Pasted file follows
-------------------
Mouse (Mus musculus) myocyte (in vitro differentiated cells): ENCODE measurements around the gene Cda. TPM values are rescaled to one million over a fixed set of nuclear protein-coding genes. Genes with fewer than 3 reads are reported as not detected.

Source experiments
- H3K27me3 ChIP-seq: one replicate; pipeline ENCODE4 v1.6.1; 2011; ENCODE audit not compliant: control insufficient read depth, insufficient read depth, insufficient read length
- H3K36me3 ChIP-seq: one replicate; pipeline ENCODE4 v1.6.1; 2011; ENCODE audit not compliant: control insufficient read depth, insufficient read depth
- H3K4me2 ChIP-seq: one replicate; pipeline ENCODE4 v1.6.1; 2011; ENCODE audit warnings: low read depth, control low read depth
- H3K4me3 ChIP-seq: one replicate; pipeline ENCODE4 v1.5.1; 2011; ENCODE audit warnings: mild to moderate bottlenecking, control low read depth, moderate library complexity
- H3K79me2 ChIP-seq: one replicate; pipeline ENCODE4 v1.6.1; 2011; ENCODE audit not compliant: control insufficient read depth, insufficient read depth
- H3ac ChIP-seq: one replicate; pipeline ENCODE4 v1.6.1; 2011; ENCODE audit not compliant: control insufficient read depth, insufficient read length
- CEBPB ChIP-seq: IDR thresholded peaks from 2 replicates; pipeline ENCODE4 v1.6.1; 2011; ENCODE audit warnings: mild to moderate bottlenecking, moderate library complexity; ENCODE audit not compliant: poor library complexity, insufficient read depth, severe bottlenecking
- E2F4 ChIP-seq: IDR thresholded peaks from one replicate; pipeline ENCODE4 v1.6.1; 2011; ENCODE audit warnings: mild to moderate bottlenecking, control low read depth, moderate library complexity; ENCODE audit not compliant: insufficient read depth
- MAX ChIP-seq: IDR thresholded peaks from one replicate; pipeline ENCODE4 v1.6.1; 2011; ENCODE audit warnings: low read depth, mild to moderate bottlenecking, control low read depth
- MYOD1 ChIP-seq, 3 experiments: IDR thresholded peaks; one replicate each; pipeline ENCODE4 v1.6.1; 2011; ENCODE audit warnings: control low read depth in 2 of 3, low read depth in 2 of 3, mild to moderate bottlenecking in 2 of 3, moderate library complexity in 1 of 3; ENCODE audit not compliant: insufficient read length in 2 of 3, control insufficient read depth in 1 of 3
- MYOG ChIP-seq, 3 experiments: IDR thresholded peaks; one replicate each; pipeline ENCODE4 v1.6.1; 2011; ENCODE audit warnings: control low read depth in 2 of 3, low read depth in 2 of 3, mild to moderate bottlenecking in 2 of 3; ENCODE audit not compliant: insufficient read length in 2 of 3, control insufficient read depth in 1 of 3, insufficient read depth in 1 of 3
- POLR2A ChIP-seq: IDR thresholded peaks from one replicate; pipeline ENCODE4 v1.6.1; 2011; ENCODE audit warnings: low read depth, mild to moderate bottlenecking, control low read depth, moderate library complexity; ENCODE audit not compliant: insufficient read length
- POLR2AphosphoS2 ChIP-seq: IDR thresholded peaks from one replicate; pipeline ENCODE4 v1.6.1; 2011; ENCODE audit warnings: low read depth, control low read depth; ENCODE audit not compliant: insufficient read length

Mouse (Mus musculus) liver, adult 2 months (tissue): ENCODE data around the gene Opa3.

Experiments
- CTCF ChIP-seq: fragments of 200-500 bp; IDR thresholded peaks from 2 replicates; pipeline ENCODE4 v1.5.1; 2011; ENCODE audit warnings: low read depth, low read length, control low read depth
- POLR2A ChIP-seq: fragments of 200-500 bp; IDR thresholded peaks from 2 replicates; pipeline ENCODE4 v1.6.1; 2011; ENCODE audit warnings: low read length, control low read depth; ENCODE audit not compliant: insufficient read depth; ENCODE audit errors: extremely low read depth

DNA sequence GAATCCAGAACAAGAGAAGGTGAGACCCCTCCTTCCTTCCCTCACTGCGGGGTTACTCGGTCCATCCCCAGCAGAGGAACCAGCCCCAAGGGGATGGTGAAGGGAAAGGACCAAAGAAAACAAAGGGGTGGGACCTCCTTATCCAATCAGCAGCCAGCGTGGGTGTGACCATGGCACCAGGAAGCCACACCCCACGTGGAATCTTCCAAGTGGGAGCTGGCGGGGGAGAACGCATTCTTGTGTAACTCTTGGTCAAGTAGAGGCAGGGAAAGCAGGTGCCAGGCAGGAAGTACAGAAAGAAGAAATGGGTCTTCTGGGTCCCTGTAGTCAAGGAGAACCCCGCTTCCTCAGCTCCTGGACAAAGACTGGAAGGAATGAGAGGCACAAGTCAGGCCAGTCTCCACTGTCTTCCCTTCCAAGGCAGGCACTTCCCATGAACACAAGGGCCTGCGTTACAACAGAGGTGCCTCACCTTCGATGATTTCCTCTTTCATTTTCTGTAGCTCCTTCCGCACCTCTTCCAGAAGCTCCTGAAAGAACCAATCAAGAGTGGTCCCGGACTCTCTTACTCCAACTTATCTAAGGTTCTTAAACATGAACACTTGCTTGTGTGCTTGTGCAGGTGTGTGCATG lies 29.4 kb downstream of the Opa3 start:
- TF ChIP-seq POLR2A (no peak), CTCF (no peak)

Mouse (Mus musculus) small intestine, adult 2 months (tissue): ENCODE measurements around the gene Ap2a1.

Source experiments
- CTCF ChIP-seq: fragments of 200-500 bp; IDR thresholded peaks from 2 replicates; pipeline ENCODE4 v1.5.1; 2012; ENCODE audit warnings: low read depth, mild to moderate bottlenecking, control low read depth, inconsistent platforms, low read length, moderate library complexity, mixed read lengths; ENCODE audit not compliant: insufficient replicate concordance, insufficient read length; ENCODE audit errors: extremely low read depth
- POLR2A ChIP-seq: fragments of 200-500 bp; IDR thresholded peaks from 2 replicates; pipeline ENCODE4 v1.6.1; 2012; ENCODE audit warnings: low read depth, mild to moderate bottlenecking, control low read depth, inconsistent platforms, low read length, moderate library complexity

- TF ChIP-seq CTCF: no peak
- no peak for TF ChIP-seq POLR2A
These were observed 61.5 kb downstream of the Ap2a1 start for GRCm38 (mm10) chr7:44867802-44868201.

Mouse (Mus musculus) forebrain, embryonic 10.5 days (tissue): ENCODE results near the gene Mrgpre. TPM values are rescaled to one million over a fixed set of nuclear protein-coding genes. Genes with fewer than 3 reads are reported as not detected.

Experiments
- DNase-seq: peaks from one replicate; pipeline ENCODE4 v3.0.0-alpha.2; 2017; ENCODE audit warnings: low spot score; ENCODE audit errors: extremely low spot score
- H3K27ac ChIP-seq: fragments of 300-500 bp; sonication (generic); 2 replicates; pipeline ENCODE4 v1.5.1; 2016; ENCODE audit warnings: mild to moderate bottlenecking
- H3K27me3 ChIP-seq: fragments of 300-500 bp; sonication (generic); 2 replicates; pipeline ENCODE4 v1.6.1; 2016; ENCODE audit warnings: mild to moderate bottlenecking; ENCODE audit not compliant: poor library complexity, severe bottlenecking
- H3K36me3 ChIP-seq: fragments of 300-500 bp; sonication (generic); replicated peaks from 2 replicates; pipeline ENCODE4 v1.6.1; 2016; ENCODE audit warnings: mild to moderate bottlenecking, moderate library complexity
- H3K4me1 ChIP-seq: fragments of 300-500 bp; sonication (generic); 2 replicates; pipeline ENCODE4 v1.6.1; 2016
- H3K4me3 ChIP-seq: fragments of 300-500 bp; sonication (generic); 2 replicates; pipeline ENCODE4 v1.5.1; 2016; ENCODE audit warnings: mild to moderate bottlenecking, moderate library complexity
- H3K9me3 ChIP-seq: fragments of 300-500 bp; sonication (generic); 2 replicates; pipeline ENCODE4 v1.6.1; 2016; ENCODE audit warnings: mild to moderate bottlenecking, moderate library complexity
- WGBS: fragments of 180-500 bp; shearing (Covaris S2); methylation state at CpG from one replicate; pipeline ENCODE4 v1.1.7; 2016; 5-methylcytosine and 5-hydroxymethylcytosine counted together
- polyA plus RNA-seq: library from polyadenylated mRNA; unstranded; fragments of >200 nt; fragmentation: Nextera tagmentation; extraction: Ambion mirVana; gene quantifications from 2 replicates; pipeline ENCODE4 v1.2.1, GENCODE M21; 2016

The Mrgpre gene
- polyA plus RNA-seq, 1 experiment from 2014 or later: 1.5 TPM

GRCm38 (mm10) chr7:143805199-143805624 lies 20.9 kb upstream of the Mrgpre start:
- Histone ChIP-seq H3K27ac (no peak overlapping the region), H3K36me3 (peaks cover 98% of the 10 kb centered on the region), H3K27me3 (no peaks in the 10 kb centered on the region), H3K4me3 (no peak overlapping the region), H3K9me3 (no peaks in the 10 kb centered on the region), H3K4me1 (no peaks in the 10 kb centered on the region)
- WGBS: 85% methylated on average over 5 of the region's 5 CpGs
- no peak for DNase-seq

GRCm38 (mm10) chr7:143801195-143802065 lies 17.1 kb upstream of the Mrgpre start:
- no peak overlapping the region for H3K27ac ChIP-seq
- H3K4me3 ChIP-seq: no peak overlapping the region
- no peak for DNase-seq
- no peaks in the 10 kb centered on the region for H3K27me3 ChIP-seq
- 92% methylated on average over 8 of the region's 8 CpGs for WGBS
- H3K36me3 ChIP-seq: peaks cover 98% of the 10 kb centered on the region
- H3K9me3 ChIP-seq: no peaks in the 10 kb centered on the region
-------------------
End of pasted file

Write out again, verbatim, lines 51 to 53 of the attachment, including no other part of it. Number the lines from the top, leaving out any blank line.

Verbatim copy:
- 92% methylated on average over 8 of the region's 8 CpGs for WGBS
- H3K36me3 ChIP-seq: peaks cover 98% of the 10 kb centered on the region
- H3K9me3 ChIP-seq: no peaks in the 10 kb centered on the region